GenCyber Camp

Cybersecurity is an exciting career prospect and a great opportunity to stay engaged and challenged. Join us to learn about cybersecurity concepts, ethical hacking, digital forensics, ethics and more!

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GenCyber Camps for High School Students

Sponsored by National Security Agency's (NSA) GenCyber program, we offer two, one-week nonresidential summer camps for rising students in Grades 9–12 to explore the field of cybersecurity through online instruction and lab activities.

Who can attend?

  • Rising ninth–12th graders
  • No previous cybersecurity experience or knowledge is required

Cost of attendance

  • Attendance is free
  • We provide complimentary breakfast, lunch and parking
  • This is a nonresidential camp — no housing provided 

2022 GenCyber Camp

Application deadline

We are no longer accepting applications for the 2022 camps. You may apply for Summer 2023 in March.

Zoom info sessions

We will host two 30-minute information sessions before camp starts.

Dates

  • Camp 1 - July 25–29
  • Camp 2 - August 1–5 

Locations

  • Classroom - Miller Nichols Library and Learning Center, Room 351
  • Breakfast and lunch - Plaster Free Enterprise and Research Center, Room 104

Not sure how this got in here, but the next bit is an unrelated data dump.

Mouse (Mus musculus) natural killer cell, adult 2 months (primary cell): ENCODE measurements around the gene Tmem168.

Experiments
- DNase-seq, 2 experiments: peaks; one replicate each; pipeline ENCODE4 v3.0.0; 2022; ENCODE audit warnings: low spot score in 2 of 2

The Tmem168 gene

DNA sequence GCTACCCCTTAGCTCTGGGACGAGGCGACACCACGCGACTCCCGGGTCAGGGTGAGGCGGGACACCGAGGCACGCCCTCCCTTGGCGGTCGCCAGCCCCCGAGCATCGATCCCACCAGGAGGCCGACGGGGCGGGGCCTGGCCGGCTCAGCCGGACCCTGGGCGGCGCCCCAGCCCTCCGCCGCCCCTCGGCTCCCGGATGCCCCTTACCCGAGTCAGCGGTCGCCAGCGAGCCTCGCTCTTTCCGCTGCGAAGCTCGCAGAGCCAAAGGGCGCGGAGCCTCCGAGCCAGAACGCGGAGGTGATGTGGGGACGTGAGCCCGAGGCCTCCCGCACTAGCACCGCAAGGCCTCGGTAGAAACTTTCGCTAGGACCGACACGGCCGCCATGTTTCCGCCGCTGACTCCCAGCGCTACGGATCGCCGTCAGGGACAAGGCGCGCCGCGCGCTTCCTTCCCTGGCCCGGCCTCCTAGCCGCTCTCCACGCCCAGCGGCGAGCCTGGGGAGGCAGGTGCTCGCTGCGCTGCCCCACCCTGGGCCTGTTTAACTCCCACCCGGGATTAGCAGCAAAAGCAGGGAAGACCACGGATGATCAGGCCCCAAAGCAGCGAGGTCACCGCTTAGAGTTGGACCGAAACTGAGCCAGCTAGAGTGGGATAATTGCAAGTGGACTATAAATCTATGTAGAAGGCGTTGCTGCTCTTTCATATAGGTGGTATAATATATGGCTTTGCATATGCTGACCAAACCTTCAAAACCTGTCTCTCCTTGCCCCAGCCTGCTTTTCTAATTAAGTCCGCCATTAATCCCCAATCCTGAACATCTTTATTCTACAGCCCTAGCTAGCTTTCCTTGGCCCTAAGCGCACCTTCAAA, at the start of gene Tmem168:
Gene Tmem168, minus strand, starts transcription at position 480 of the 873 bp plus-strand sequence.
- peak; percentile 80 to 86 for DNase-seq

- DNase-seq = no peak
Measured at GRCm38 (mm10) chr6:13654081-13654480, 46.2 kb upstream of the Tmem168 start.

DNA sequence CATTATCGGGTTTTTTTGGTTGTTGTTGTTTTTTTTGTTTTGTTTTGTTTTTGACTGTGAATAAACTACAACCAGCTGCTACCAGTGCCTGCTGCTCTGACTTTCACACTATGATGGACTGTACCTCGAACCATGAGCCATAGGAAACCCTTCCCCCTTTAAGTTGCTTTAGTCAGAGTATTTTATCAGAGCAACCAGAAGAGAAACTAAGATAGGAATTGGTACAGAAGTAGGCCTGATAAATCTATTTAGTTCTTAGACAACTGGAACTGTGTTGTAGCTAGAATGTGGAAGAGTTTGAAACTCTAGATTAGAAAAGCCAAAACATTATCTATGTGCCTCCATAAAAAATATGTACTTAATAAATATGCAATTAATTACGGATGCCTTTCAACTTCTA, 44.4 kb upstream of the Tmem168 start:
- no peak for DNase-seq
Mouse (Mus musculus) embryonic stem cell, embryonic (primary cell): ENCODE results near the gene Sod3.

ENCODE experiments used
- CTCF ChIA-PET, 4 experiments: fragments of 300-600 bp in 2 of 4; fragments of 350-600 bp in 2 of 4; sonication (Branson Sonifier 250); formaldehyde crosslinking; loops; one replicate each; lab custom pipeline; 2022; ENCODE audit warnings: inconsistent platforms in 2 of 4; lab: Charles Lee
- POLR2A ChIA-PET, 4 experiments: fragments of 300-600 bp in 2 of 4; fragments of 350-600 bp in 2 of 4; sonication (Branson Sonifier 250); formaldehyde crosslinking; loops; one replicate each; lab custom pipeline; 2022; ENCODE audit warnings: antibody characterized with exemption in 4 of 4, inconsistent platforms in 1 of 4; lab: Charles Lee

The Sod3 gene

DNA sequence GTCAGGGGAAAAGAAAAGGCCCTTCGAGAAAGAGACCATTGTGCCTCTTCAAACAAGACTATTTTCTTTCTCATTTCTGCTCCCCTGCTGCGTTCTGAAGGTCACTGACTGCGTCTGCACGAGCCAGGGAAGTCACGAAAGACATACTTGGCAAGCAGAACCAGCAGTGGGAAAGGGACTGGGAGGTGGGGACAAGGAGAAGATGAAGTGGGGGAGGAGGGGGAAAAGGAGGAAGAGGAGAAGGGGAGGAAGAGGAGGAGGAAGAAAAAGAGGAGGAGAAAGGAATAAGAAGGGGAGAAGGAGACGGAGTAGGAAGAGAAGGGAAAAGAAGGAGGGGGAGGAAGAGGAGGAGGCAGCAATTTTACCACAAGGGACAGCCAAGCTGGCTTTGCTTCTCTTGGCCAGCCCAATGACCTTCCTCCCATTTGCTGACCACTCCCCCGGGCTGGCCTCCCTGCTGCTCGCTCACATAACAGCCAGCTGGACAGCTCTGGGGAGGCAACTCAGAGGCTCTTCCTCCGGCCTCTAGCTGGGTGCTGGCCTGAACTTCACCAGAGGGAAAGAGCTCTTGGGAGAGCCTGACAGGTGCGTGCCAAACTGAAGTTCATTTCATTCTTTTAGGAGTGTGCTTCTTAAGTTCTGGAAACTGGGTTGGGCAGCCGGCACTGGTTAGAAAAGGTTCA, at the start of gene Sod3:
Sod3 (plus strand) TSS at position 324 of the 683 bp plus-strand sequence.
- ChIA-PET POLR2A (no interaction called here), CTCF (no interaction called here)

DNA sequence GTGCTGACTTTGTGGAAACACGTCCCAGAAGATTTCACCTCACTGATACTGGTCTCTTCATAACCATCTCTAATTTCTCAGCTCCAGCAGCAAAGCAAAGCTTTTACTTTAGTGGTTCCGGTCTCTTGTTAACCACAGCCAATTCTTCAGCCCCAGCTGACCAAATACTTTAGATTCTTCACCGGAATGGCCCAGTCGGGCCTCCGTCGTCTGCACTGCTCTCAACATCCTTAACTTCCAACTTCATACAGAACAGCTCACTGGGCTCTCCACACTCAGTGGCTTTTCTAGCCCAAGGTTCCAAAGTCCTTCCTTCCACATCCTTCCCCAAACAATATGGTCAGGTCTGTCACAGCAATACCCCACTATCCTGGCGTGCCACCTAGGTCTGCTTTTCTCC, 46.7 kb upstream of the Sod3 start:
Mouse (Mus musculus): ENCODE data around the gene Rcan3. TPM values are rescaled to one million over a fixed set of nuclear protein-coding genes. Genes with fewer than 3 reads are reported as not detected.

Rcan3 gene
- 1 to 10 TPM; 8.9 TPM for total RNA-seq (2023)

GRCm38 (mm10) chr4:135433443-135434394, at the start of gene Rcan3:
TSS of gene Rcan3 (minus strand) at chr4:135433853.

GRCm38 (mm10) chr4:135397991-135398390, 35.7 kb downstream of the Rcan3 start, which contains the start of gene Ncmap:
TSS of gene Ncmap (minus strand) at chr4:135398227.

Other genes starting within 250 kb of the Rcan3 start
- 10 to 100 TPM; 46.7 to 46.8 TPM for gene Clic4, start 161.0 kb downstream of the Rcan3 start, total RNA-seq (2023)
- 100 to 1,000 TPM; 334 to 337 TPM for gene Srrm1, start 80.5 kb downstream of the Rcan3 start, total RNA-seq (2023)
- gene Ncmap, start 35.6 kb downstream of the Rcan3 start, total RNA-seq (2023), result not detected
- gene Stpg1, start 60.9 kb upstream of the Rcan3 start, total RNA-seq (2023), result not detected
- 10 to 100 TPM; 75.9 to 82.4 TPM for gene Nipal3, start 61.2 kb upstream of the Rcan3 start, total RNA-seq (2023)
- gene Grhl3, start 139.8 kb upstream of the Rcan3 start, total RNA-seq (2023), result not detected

View campus map (PDF)

Parking

We suggest you park in the Rockhill parking garage (52nd and Charlotte streets) on the morning of the first day of camp. You will receive your parking pass during check-in, so after breakfast you can place the pass in your car.

Camp topics (subject to minor changes)

  • Days 1 and 2 - Cybersecurity concepts, Internet safety, ethics, laws, cryptography and password security
  • Day 3 - Steganography, Google hacking, network scanning and scripting
  • Days 4 and 5 - Blockchain, Deepfakes, Minecraft programming, game building and competition

Schedule

First day

8:20 a.m.-8:55 a.m.
Breakfast and check-in
Plaster Center, Room 104

9 a.m.-12:20 p.m.
Morning sessions
Miller Nichols Library and Learning Center, Room 351

12:20 p.m.-1:20 p.m.
Lunch
Plaster Center, Room 104

1:25 p.m.-4:45 p.m.
Afternoon sessions
Miller Nichols Library and Learning Center, Room 351

4:45 p.m.-4:50 p.m.
Wrap-up and checkout

All other days

8:20 a.m.-8:55 a.m.
Breakfast (optional)
Plaster Center, Room 104

9 a.m.-12:20 p.m.
Morning sessions
Miller Nichols Library and Learning Center, Room 351

12:20 p.m.-1:20 p.m.
Lunch
Plaster Center, Room 104

1:25 p.m.-4:45 p.m.
Afternoon sessions
Miller Nichols Library and Learning Center, Room 351

4:45 p.m.-4:50 p.m.
Wrap-up and checkout

Morning and afternoon sessions include four, 45-minute sessions with a five- or 10-minute break between each session. Each session consists of a short lecture, a group discussion or hands-on lab and a review.

Health and safety

Camp safety is our highest priority. All camp activities will take place in Plaster Center, Room 104 and Miller Nichols Library and Learning Cener, Room 351, on the Volker campus. Students should not leave these buildings without approval from the camp staff.

The University of Missouri System requires that all camp staff, including faculty, teachers and graduate assistants, pass the background check and training course for working with youth under age 18.

View UMKC COVID-19 resources and guidelines

Questions?

Contact program director Dianxiang Xu.

Meet the Camp Staff

Dianxiang Xu

Program Director